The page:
You can get a 360 degree pano camera as an option. My brother has one on his F350, and it makes parking a breeze. The backup cam alone isn't enough.

    • They have two options: a standard 23 gallon and an extended range 36 gallon. The one we rented had the 23.

      I would love the extended range.
      20.9 avg MPG * 36 gallon = 752.4 miles.

      Dang! I'd forgot it needs fuel! That would be so so nice for offroading adventures. No need for jerry cans.

    • Many Cake users contributed to my search. Thank you! I ruled out great contenders like the Nissan Armada, @vegasphotog suggested, because of its high price tag. Man, such an excellent vehicle though. I limited my assessment to sub-$50k vehicles (though the F150 is pushing it, but used they are a good deal). @bstrong's Ram 1500 suggestion also came out on top, but the F150 had a slight edge on it due to it's the light aluminum body and EcoBoost engine. @Pathfinder, an owner of the F150, inspired me to look very closely at the F150.

    • My 2018 F150 4x4 SuperCrew came with the optional 36 gallon tank and I love it. I have the 3.5L Eco-Boost V6 Kevin used, and my milage per tank runs somewhere between 500-700miles - usually around 600+. depending on my speed, prevailing winds, how fast I'm travelling etc. I love having that kind of range; I can use GasBuddy to help me shop for cheaper gasoline along my route as I travel. I don't usually drain the tank dry until I'm running on the sand in the bottom of the tank, but usually begin to think about refueling at 3/8ths or less tank remaining - that is why I reported ranges less than 700+, even though at 60mph I am certain I can average 20mpg unless I am climbing up and gaining elevation. I typically get around 18-19mpg locally at 550 feet above sea level at 70-75mph on the highway, which is very similar to my 2015 4Runner, but my F-150 accelerates faster.

      Kevin - as to drawer system I have been looking at Decked.com very seriously - they offer a pair of roll out drawer for the 5.5 foot bed starting at $1249.99. I already have added an ARE bed cap ( https://www.4are.com/product/z/ ) - looks fine and keeps the rain out - don't know about desert dust yet. Not cheap though.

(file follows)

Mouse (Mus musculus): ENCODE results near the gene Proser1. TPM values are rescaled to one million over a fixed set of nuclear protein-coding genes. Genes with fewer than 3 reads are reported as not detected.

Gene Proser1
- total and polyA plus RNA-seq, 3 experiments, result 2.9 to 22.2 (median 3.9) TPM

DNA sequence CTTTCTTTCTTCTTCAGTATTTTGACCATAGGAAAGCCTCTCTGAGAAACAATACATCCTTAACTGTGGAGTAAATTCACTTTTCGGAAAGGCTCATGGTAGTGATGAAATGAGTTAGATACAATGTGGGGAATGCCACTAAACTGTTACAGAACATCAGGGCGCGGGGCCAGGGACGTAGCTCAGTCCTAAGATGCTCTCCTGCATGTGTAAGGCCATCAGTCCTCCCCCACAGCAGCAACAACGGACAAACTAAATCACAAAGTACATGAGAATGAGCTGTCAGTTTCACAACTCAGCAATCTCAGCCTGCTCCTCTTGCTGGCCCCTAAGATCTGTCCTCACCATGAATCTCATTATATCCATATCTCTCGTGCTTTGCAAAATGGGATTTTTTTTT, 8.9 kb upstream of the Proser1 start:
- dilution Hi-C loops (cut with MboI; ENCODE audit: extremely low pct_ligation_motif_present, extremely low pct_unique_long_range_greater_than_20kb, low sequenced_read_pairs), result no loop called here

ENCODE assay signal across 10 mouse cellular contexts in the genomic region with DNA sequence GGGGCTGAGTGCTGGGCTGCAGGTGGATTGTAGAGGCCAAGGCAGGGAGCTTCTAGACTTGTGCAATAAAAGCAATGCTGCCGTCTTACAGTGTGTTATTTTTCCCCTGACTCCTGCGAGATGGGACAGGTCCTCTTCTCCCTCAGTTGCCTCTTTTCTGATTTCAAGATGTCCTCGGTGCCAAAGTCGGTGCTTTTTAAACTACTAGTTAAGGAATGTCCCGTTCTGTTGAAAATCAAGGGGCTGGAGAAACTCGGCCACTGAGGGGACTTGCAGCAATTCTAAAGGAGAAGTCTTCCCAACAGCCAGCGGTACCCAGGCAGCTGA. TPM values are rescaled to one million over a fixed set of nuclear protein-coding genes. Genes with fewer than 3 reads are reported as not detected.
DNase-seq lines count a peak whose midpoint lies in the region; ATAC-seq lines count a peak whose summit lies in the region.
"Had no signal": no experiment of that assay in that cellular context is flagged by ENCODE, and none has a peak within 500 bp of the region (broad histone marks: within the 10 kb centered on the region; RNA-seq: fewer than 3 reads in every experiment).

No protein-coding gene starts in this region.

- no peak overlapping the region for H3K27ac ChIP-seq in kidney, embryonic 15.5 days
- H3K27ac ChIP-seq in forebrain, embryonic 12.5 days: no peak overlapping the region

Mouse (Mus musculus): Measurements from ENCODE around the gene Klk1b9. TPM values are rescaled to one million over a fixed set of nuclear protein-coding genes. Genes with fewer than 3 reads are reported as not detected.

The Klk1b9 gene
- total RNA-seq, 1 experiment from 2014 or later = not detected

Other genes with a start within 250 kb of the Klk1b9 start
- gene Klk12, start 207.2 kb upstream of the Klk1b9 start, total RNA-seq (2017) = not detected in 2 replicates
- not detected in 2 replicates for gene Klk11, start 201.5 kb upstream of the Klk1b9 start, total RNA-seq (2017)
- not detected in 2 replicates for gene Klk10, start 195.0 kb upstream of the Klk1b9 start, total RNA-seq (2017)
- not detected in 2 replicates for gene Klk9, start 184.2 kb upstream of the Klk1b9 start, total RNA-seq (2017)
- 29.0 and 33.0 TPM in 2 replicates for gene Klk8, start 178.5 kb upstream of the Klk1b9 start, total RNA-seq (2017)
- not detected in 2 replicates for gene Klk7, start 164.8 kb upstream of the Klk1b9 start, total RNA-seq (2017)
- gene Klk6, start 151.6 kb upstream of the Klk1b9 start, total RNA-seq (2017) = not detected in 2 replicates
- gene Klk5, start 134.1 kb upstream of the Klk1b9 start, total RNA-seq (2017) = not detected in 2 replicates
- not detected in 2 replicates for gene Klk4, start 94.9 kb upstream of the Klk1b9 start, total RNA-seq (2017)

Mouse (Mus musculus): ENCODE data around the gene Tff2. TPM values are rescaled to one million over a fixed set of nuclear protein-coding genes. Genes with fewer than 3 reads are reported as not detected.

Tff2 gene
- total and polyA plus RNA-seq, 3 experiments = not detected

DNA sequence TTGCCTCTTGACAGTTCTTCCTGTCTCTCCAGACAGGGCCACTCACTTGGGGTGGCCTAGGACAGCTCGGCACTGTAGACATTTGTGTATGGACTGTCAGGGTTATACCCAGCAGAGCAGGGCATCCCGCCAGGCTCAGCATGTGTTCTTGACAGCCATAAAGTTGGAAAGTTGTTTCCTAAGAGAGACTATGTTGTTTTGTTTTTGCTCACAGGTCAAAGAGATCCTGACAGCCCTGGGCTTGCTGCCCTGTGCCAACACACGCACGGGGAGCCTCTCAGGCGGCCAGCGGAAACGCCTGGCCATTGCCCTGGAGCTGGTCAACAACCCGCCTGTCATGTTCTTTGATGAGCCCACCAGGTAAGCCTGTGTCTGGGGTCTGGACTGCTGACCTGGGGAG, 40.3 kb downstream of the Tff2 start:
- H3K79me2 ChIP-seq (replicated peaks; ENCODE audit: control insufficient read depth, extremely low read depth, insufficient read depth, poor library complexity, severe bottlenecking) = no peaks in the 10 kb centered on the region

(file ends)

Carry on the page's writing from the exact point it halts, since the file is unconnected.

I am still on the fence about bigger tires - I didn't lift my 4Runner and it has taken me some amazing places with the stock suspension and good AT tires - I ran Cooper AT3s for 40,000 miles with good success.

    • One other question, Kevin, did you try the various Drive Modes available on the 10 speed transmission - On the shift knob to the drivers right, under the knob is a push button labled DM, and pressing it allows the choice of several drive modes which are displayed in the dash board - Normal Mode, Tow-Haul mode, Wet Rain or Snow mode, ECO-mode and Sport Mode. These modes shift the trans shifting curves and make fairly dramatic changes in the performance of the truck...

      While driving to Denver last January in heavy snowfall I began to feel my rear wheels break loose from the asphalt and slip ~15º sideways - countersteering brought that back under control, but switching to Wet Rain or Snow Drive Mode and it no longer occurred. Maybe the snow was lesser ( it was ) but I think it really helped. When I was drivng to Dallas in absolutely torrential rains in March ( the kind of rain one should really pull off the road for), I had no issues with hydroplaning in Wet Rain Snow Mode. So I am a fan of the transmission and the Drive Modes.

      Tow Haul will help you get off the line faster with a heavy load, and I expect it to offer better speeed control when descending mountain roads with a trailer as well.

      My truck came with Hankook DynaPro AT tires with a M+S ( mud and snow ) rating so that may have helped. They are quiet on the highway but seem adequate in the snow I encountered.

      You can also manually shift the transmission gear by gear with the +/- knob on the gear shift lever too. And the rear dif locks electrically in the FX4 package.